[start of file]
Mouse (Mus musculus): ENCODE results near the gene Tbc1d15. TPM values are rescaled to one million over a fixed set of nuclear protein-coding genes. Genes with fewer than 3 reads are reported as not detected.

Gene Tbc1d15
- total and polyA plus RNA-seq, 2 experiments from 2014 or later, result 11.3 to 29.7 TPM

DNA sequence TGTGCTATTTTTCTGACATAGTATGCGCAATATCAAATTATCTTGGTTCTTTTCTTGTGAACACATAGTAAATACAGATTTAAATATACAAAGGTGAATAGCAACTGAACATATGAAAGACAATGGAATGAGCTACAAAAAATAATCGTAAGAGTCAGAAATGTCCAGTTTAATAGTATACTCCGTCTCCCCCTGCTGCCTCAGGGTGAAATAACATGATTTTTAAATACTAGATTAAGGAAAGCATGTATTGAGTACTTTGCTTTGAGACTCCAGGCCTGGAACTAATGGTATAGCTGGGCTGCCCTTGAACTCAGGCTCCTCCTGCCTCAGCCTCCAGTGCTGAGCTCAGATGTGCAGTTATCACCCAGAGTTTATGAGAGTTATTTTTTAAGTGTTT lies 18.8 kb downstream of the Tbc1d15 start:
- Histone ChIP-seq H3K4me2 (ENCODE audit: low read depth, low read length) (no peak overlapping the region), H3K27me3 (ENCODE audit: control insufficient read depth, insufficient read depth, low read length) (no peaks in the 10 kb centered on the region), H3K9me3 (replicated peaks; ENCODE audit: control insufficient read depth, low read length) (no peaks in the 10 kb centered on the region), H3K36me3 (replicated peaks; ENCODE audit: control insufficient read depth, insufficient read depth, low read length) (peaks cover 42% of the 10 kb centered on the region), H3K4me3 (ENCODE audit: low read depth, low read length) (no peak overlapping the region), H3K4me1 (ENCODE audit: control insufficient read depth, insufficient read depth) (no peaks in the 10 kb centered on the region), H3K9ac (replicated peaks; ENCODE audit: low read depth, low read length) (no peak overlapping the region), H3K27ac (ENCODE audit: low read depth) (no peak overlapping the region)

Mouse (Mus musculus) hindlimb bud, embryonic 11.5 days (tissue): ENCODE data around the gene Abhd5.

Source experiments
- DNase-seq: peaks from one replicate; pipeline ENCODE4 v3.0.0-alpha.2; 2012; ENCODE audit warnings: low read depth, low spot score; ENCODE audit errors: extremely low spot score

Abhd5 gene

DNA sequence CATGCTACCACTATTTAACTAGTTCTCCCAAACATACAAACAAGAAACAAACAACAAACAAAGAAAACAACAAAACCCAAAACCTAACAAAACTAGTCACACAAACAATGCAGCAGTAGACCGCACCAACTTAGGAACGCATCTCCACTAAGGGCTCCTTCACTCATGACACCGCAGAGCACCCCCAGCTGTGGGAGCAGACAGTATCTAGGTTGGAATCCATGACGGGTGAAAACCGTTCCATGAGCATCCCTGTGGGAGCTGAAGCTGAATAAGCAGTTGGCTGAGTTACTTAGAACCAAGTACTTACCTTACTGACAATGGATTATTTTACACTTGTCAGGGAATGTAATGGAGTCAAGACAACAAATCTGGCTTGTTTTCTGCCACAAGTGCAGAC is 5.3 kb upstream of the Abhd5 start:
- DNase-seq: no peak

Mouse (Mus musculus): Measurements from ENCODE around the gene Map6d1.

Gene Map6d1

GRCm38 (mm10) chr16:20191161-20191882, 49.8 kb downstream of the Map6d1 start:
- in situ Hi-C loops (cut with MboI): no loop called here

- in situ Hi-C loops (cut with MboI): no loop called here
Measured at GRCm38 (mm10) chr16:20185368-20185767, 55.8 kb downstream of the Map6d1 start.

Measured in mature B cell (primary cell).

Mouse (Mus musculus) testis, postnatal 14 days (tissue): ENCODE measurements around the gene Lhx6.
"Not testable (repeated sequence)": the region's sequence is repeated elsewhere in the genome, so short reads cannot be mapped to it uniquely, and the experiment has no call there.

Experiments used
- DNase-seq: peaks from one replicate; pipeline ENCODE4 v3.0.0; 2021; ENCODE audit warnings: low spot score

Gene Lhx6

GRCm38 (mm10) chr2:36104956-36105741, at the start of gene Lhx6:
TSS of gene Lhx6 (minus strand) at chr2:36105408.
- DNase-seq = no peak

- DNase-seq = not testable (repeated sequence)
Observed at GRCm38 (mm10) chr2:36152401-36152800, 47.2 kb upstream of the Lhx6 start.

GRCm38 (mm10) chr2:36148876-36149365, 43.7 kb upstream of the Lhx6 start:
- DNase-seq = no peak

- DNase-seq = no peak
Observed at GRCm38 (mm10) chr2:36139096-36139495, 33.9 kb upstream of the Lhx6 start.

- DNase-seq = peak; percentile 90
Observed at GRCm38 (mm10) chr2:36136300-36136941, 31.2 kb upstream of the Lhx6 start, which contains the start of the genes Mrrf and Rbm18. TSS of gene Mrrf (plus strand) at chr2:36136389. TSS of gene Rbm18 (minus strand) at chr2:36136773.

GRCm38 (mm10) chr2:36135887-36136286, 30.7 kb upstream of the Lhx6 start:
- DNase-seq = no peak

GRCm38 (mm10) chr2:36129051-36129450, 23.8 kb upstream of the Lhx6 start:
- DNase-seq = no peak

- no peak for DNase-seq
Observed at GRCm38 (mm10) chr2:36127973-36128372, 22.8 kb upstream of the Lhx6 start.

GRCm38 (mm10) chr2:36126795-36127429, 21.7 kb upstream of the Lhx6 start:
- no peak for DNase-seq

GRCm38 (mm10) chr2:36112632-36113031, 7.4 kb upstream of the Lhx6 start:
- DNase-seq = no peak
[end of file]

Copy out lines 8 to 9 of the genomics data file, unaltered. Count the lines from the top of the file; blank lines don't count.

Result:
- DNase-seq: peaks from one replicate; pipeline ENCODE4 v3.0.0-alpha.2; 2012; ENCODE audit warnings: low read depth, low spot score; ENCODE audit errors: extremely low spot score

Abhd5 gene